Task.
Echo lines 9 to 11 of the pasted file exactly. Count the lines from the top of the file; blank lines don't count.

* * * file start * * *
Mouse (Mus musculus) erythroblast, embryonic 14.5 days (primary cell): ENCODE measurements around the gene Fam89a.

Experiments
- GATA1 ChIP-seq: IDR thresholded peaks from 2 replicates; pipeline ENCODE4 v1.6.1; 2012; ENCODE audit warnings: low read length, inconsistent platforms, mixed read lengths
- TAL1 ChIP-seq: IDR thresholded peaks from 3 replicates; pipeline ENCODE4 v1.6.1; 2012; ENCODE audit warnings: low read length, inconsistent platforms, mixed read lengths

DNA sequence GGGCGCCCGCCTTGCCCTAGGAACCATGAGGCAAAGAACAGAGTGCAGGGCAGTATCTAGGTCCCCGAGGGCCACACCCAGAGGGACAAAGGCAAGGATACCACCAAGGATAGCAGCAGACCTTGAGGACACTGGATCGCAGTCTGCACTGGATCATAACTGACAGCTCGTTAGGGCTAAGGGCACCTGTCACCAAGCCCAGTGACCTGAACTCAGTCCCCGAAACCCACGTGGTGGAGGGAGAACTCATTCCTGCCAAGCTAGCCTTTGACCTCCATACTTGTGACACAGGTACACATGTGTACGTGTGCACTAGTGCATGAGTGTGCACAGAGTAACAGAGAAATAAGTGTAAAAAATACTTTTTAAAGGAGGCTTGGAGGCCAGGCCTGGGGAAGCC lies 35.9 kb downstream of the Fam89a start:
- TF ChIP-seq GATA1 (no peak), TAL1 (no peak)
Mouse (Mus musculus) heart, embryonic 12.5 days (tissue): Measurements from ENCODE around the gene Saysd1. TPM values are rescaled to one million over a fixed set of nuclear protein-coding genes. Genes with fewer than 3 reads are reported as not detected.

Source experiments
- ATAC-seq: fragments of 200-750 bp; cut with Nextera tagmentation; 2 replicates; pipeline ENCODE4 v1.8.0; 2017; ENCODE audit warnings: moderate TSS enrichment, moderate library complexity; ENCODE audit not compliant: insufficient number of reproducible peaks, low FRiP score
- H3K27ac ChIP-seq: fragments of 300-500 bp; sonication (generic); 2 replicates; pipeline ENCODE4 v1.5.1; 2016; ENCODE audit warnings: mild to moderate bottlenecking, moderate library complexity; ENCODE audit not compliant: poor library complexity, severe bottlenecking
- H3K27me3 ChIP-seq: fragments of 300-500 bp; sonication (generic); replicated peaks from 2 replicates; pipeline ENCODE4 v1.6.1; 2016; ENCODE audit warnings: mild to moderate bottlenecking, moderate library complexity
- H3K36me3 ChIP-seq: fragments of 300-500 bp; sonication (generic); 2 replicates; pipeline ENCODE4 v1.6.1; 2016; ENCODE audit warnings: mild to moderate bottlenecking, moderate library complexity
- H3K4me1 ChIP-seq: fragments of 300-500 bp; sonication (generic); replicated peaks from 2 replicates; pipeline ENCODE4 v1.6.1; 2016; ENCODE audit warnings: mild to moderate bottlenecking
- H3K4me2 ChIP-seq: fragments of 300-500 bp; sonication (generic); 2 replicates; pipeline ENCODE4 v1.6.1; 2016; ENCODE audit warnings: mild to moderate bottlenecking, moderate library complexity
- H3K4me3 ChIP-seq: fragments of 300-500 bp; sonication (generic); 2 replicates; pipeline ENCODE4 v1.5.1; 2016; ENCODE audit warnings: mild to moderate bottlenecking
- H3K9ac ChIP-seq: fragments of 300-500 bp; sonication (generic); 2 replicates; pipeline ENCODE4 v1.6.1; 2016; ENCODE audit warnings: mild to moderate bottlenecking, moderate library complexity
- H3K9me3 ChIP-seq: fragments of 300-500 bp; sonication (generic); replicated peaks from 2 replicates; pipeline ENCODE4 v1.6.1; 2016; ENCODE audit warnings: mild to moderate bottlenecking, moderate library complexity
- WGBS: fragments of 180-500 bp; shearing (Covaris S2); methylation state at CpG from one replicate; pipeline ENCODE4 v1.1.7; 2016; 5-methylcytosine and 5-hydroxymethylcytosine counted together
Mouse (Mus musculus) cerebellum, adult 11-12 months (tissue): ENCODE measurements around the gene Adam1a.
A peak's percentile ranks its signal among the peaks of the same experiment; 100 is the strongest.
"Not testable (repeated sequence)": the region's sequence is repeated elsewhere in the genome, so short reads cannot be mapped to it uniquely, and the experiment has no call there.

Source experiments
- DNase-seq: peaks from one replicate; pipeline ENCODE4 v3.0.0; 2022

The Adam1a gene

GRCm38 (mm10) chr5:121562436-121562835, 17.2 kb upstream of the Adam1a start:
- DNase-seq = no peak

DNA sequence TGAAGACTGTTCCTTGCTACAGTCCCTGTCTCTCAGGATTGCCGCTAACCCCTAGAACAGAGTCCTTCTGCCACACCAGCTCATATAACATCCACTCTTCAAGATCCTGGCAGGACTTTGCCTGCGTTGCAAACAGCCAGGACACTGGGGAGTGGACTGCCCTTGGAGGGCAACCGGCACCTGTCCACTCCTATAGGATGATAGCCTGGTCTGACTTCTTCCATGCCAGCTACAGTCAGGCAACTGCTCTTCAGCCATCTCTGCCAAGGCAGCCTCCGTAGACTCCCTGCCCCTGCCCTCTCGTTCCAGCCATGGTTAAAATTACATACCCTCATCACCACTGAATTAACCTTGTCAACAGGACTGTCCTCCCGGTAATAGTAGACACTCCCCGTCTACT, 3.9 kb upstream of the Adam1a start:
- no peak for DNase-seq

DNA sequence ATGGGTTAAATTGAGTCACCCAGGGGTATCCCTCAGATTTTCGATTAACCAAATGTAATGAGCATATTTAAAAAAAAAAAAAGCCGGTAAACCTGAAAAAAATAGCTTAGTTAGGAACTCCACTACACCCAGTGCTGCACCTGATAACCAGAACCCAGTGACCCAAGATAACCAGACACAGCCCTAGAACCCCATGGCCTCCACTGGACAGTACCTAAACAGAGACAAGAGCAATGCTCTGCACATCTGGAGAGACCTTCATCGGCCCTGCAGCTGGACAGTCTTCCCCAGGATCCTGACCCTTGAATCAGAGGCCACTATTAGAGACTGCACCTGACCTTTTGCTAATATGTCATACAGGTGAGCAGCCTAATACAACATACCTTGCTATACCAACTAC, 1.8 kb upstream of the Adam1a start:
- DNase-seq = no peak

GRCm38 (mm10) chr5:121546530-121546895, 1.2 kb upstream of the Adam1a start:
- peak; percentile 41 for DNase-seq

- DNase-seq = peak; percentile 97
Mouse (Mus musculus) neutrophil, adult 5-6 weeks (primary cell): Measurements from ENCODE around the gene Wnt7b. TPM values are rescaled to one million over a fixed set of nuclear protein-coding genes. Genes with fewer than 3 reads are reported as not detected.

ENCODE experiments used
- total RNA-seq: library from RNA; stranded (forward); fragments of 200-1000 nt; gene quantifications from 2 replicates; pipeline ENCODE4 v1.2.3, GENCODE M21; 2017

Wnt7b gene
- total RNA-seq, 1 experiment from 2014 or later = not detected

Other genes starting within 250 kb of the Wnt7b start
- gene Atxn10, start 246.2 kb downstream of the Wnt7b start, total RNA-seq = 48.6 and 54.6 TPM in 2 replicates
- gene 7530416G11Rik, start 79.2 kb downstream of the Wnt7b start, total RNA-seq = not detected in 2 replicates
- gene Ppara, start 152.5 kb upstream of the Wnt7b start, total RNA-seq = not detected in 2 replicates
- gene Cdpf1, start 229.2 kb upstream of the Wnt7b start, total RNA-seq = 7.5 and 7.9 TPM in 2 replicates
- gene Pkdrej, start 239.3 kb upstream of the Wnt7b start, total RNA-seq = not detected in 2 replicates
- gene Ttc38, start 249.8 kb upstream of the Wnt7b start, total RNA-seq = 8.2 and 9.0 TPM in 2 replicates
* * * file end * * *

- ATAC-seq: fragments of 200-750 bp; cut with Nextera tagmentation; 2 replicates; pipeline ENCODE4 v1.8.0; 2017; ENCODE audit warnings: moderate TSS enrichment, moderate library complexity; ENCODE audit not compliant: insufficient number of reproducible peaks, low FRiP score
- H3K27ac ChIP-seq: fragments of 300-500 bp; sonication (generic); 2 replicates; pipeline ENCODE4 v1.5.1; 2016; ENCODE audit warnings: mild to moderate bottlenecking, moderate library complexity; ENCODE audit not compliant: poor library complexity, severe bottlenecking
- H3K27me3 ChIP-seq: fragments of 300-500 bp; sonication (generic); replicated peaks from 2 replicates; pipeline ENCODE4 v1.6.1; 2016; ENCODE audit warnings: mild to moderate bottlenecking, moderate library complexity